Being pot committed is a term used regularly in cardrooms and you may have used it too. However, truthfully, many players are using the term incorrectly and misapplying it. In this article, I’m going to try to help my readers understand what it means, how to apply it to your game, and how not to use it too. For those of you already familiar with what pot commitment is all about, it should be a nice refresher course.
What pot committed means
Being pot committed means you have to “go” with your hand and be prepared to go all in. The reason you have to do this is because the odds being laid are too lucrative to turn down. If your chances of winning are greater than the odds, you’re pot committed.
For instance, you may have pocket tens on a Js 9d 6h flop and your opponent has moved all in after three betting pre-flop. In this situation, you may calculate that you have approximately 30% chance of winning and your pot odds require your hand be best only 15%. Therefore, you are compelled to call as you are pot committed.
The pot committed fallacy
The problem many players make is taking pot commitment concept and misapplying it. They don’t use any maths to calculate whether or not they are making a profitable long-term call. Instead, they just casually assume they are too heavily invested to consider folding. The difference between a tough winning player and a calling station is the tough player is combining maths with hand reading to make their decision. A calling station is stubbornly making the call and justifying it by saying they’re “pot committed”.
How to use pot committed concept properly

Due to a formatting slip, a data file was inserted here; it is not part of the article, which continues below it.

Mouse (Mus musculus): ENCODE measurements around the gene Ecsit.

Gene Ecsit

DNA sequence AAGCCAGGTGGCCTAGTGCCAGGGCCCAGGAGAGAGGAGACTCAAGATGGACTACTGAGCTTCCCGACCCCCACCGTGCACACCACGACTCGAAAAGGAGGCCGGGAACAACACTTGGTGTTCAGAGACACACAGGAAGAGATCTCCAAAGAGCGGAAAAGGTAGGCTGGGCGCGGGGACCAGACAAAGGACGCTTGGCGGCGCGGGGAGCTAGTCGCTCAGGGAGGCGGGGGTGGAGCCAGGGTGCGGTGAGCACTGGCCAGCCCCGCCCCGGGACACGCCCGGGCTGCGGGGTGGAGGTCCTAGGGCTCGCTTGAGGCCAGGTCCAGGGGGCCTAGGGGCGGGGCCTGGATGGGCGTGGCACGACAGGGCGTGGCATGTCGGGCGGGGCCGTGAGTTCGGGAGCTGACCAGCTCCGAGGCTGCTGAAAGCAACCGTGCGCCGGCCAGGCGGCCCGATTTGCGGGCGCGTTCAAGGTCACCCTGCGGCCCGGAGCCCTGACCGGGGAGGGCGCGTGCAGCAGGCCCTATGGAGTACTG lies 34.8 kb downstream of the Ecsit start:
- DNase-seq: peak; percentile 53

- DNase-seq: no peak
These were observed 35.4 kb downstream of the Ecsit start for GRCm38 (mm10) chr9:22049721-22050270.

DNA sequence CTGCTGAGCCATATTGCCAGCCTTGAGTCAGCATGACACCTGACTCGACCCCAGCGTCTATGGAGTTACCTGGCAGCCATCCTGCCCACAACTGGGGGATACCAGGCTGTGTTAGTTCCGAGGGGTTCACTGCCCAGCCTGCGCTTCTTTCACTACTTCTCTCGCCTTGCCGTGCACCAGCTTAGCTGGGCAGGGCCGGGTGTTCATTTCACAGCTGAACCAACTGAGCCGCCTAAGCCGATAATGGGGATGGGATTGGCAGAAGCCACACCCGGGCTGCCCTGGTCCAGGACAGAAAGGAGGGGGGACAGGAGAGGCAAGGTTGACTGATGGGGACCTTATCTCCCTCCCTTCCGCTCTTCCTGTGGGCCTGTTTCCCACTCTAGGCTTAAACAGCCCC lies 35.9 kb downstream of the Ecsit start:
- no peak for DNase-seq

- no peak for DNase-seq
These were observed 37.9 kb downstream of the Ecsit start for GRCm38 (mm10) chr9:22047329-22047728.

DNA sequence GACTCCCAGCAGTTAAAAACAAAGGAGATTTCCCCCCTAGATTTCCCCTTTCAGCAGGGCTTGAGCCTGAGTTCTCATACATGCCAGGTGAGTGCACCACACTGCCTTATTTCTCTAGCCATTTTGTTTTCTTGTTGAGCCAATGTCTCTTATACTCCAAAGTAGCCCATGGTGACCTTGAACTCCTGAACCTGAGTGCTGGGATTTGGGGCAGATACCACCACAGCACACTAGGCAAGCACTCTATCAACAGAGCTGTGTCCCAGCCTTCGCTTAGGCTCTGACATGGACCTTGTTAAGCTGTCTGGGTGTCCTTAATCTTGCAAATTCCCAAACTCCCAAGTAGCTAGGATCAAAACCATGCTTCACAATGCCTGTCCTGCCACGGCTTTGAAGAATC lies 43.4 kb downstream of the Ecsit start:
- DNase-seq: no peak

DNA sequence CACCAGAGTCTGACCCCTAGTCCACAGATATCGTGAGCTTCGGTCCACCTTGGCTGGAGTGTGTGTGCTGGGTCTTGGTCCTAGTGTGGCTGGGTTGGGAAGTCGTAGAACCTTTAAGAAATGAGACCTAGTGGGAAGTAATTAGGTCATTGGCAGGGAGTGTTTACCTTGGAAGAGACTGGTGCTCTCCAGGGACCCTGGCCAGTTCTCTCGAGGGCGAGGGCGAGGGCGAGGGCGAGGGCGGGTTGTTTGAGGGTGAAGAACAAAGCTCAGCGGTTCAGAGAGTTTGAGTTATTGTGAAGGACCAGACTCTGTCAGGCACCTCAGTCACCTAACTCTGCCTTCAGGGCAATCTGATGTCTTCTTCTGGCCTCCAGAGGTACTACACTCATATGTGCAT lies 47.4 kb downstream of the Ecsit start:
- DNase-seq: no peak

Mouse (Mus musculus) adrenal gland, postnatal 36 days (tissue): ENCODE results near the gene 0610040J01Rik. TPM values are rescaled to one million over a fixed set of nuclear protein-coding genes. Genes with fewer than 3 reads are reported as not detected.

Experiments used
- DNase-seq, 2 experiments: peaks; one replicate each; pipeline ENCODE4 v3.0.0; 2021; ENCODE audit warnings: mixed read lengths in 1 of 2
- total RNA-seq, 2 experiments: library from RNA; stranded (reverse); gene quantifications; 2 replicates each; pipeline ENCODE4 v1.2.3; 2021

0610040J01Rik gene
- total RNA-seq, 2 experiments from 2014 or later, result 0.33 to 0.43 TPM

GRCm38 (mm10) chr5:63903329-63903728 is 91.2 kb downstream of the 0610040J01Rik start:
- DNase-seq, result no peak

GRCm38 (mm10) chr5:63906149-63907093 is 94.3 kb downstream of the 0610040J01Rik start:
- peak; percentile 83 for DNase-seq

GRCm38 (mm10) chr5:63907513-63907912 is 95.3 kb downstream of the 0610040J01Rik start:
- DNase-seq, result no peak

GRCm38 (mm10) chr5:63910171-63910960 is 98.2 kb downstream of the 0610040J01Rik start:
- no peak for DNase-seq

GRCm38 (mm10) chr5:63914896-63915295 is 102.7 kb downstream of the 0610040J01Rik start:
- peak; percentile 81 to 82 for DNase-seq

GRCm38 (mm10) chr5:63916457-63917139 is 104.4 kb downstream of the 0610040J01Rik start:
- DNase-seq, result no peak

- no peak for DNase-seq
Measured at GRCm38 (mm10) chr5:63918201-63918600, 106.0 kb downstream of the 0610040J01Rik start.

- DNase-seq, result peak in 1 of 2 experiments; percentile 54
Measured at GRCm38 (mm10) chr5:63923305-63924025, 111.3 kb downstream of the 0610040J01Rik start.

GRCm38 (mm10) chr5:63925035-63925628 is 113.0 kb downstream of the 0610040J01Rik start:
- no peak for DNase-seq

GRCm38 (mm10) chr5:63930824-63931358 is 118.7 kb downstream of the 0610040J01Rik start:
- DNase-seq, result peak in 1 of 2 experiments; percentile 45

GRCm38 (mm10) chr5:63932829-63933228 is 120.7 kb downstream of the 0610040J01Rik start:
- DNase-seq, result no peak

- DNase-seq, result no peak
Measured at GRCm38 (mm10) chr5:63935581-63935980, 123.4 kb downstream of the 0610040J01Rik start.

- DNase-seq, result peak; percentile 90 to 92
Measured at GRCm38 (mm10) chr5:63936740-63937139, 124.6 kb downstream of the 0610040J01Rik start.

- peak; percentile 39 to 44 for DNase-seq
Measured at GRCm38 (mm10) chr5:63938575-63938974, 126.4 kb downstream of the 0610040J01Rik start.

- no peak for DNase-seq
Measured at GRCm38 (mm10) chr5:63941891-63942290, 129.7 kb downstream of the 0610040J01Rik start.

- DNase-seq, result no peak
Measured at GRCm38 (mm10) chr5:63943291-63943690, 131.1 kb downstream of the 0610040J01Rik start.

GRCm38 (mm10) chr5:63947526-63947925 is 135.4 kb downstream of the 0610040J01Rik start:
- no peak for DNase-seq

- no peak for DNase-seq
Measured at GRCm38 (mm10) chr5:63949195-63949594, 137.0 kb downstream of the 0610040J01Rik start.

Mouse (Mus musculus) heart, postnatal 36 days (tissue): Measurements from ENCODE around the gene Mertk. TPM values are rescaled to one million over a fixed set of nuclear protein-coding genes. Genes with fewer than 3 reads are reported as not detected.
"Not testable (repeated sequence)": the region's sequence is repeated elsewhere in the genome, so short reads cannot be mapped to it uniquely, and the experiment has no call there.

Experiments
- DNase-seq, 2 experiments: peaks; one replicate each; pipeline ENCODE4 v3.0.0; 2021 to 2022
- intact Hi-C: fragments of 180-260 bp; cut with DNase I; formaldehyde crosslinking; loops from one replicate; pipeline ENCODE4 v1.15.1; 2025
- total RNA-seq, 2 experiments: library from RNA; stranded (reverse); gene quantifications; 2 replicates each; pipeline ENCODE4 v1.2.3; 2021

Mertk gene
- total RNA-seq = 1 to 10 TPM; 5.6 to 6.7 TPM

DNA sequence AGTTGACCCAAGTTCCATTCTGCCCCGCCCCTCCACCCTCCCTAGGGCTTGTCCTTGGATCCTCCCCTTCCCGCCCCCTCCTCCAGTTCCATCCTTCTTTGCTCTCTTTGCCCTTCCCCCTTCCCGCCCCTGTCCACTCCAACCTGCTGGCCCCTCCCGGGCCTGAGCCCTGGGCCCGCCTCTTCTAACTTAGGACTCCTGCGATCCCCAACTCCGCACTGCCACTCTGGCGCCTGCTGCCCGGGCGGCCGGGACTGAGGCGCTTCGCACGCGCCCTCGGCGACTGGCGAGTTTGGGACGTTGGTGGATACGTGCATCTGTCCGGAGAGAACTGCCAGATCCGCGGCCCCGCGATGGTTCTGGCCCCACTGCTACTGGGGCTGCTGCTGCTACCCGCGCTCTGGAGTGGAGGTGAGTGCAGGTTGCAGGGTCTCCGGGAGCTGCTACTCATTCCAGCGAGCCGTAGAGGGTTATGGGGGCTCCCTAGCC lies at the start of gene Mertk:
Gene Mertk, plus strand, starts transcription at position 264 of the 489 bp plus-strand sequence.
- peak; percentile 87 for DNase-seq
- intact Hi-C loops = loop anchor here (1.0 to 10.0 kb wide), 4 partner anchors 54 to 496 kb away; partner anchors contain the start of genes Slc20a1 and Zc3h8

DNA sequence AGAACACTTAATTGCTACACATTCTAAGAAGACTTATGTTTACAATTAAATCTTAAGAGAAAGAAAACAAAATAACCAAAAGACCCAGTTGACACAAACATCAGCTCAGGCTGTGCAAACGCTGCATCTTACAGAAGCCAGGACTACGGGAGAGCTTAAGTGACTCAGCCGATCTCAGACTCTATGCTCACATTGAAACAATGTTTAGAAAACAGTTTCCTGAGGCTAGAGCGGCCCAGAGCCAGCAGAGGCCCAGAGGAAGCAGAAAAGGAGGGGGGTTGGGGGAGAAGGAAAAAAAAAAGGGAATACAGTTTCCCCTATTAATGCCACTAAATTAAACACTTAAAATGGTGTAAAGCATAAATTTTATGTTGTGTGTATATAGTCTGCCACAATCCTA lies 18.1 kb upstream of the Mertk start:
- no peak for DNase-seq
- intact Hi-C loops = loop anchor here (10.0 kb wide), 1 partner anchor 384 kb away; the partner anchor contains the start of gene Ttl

Now you know what it means and that you shouldn’t run after bad money, lets take a look at how you should be using it properly in real time. Below are some tips to applying it correctly for cash games and tournaments.
1) Use maths and odds over your feelings
People can be too emotional and make decisions based on their “feelings”. This is definitely the case in live poker but I’m sure it is true for online too. Avoid the temptation to act quickly. Make sure to always work out the maths and odds before arriving at your decision.
2) Resist urges to speculate for a high % of your stack
A common mistake made in getting pot committed is speculation. Players might 4 bet light or call 3 bets too wide out of position. They then find themselves risking too much chips with marginal hands. Obviously there is a time to take risks and its usually for smaller amounts and when stacks are deep. An easy way to avoid getting pot committed lightly is to resist speculating if it means putting a lot of your chips in.
3) Use hand reading as much as possible
Whilst there is no precise science to calculating how often your ahead, you should be using your hand reading skills as much as possible. This means narrowing your opponents ranges as much as possible. This is something the best players are doing intuitively throughout a hand. A pot committed scenario usually happens on the latter streets i.e. the turn or river. This is due to the fact a player has been calling down bigger bets.
By hand reading properly you should be able to narrow it down pretty accurately and in combination with the odds being laid, arrive at a reasonable estimate of how good your hand is likely to be. Don’t give opponents too high a percentage for bluffing though! In my experience, players aren’t doing huge bluffs as often as we like to think.
Final thoughts on pot committed strategy
I hope this article has given readers a thorough understanding of what being committed is and can use it appropriately. The main takeaways from this should be to not use it as an excuse to go allin, use your hand reading skills to make your decision and if you’re truly pot committed, don’t be folding.
For the experienced readers who know pot commitment, I hope you just take your time over decisions in the future. If this article helps saves you money or makes your money, then I’ve succeeded. If any of you are interested in having me review hands where you thought you were pot committed, feel free to book in a hand history review session with me below. I’ll be happy to review and offer feedback.